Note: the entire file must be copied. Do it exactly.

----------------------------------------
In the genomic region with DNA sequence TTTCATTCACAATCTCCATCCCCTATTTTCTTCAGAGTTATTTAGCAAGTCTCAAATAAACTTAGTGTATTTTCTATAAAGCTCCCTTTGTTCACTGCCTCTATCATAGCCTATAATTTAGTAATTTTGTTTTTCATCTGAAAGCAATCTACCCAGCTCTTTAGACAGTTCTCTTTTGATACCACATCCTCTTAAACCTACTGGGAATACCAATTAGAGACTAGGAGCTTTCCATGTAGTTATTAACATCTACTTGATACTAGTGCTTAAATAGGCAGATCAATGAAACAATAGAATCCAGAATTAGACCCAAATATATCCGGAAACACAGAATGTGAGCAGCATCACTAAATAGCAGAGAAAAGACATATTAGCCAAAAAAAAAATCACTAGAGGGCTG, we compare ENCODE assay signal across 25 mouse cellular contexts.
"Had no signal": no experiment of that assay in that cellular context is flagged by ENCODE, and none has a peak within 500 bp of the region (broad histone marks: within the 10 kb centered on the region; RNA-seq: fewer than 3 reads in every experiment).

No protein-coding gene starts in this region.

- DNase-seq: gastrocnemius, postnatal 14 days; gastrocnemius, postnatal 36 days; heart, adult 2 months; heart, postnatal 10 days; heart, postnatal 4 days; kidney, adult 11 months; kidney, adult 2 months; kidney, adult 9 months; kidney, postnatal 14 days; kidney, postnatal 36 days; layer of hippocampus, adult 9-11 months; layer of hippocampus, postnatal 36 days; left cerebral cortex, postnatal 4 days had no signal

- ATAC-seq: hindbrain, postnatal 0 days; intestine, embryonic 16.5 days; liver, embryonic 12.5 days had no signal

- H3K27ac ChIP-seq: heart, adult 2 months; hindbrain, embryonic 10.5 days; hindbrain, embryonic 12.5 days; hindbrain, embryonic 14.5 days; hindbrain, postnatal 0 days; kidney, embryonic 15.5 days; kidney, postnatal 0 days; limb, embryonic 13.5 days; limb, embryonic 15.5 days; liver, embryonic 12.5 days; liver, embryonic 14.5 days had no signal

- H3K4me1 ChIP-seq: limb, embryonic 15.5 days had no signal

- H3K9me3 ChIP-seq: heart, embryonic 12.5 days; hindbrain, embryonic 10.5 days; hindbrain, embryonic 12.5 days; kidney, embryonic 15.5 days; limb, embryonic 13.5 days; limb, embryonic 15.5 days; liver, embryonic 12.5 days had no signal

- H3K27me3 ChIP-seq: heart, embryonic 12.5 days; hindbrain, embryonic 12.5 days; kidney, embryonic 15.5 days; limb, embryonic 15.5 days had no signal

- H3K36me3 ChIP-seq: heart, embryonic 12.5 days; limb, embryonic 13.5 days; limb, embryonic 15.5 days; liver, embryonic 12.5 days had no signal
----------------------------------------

In the genomic region with DNA sequence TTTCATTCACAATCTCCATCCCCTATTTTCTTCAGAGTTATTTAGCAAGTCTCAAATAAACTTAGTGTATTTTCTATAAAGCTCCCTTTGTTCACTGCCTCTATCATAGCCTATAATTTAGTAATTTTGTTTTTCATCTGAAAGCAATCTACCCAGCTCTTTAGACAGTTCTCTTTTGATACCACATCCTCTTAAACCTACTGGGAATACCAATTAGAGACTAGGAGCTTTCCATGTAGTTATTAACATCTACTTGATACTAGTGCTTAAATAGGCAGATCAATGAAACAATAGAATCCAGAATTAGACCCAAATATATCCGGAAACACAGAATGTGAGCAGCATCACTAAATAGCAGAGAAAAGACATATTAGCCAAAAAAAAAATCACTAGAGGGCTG, we compare ENCODE assay signal across 25 mouse cellular contexts.
"Had no signal": no experiment of that assay in that cellular context is flagged by ENCODE, and none has a peak within 500 bp of the region (broad histone marks: within the 10 kb centered on the region; RNA-seq: fewer than 3 reads in every experiment).

No protein-coding gene starts in this region.

- DNase-seq: gastrocnemius, postnatal 14 days; gastrocnemius, postnatal 36 days; heart, adult 2 months; heart, postnatal 10 days; heart, postnatal 4 days; kidney, adult 11 months; kidney, adult 2 months; kidney, adult 9 months; kidney, postnatal 14 days; kidney, postnatal 36 days; layer of hippocampus, adult 9-11 months; layer of hippocampus, postnatal 36 days; left cerebral cortex, postnatal 4 days had no signal

- ATAC-seq: hindbrain, postnatal 0 days; intestine, embryonic 16.5 days; liver, embryonic 12.5 days had no signal

- H3K27ac ChIP-seq: heart, adult 2 months; hindbrain, embryonic 10.5 days; hindbrain, embryonic 12.5 days; hindbrain, embryonic 14.5 days; hindbrain, postnatal 0 days; kidney, embryonic 15.5 days; kidney, postnatal 0 days; limb, embryonic 13.5 days; limb, embryonic 15.5 days; liver, embryonic 12.5 days; liver, embryonic 14.5 days had no signal

- H3K4me1 ChIP-seq: limb, embryonic 15.5 days had no signal

- H3K9me3 ChIP-seq: heart, embryonic 12.5 days; hindbrain, embryonic 10.5 days; hindbrain, embryonic 12.5 days; kidney, embryonic 15.5 days; limb, embryonic 13.5 days; limb, embryonic 15.5 days; liver, embryonic 12.5 days had no signal

- H3K27me3 ChIP-seq: heart, embryonic 12.5 days; hindbrain, embryonic 12.5 days; kidney, embryonic 15.5 days; limb, embryonic 15.5 days had no signal

- H3K36me3 ChIP-seq: heart, embryonic 12.5 days; limb, embryonic 13.5 days; limb, embryonic 15.5 days; liver, embryonic 12.5 days had no signal